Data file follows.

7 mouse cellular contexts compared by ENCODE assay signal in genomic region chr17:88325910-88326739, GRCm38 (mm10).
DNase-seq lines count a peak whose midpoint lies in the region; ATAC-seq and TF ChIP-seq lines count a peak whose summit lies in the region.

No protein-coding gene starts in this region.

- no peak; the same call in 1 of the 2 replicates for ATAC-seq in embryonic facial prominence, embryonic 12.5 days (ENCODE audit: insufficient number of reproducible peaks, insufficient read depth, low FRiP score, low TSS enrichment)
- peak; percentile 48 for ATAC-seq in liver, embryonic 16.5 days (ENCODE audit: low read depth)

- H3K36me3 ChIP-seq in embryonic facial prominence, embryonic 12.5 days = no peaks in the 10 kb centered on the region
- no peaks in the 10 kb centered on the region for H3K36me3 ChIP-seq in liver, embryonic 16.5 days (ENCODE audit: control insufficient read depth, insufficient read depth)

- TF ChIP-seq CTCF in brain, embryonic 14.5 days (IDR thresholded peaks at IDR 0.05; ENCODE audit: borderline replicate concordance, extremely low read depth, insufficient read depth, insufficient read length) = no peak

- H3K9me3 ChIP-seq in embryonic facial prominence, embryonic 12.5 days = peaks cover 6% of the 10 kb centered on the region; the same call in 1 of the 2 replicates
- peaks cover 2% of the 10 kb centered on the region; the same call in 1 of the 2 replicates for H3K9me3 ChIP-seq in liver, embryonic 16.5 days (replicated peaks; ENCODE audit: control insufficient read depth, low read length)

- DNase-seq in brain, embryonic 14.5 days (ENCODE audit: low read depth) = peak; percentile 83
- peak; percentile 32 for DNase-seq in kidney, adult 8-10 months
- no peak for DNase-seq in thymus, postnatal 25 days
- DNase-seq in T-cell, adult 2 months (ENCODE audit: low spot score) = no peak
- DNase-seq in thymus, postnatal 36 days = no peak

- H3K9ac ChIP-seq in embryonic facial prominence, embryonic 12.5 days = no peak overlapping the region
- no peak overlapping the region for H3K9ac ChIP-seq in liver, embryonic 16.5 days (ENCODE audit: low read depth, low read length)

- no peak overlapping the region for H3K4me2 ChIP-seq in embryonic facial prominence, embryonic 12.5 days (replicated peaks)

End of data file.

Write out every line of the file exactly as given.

7 mouse cellular contexts compared by ENCODE assay signal in genomic region chr17:88325910-88326739, GRCm38 (mm10).
DNase-seq lines count a peak whose midpoint lies in the region; ATAC-seq and TF ChIP-seq lines count a peak whose summit lies in the region.

No protein-coding gene starts in this region.

- no peak; the same call in 1 of the 2 replicates for ATAC-seq in embryonic facial prominence, embryonic 12.5 days (ENCODE audit: insufficient number of reproducible peaks, insufficient read depth, low FRiP score, low TSS enrichment)
- peak; percentile 48 for ATAC-seq in liver, embryonic 16.5 days (ENCODE audit: low read depth)

- H3K36me3 ChIP-seq in embryonic facial prominence, embryonic 12.5 days = no peaks in the 10 kb centered on the region
- no peaks in the 10 kb centered on the region for H3K36me3 ChIP-seq in liver, embryonic 16.5 days (ENCODE audit: control insufficient read depth, insufficient read depth)

- TF ChIP-seq CTCF in brain, embryonic 14.5 days (IDR thresholded peaks at IDR 0.05; ENCODE audit: borderline replicate concordance, extremely low read depth, insufficient read depth, insufficient read length) = no peak

- H3K9me3 ChIP-seq in embryonic facial prominence, embryonic 12.5 days = peaks cover 6% of the 10 kb centered on the region; the same call in 1 of the 2 replicates
- peaks cover 2% of the 10 kb centered on the region; the same call in 1 of the 2 replicates for H3K9me3 ChIP-seq in liver, embryonic 16.5 days (replicated peaks; ENCODE audit: control insufficient read depth, low read length)

- DNase-seq in brain, embryonic 14.5 days (ENCODE audit: low read depth) = peak; percentile 83
- peak; percentile 32 for DNase-seq in kidney, adult 8-10 months
- no peak for DNase-seq in thymus, postnatal 25 days
- DNase-seq in T-cell, adult 2 months (ENCODE audit: low spot score) = no peak
- DNase-seq in thymus, postnatal 36 days = no peak

- H3K9ac ChIP-seq in embryonic facial prominence, embryonic 12.5 days = no peak overlapping the region
- no peak overlapping the region for H3K9ac ChIP-seq in liver, embryonic 16.5 days (ENCODE audit: low read depth, low read length)

- no peak overlapping the region for H3K4me2 ChIP-seq in embryonic facial prominence, embryonic 12.5 days (replicated peaks)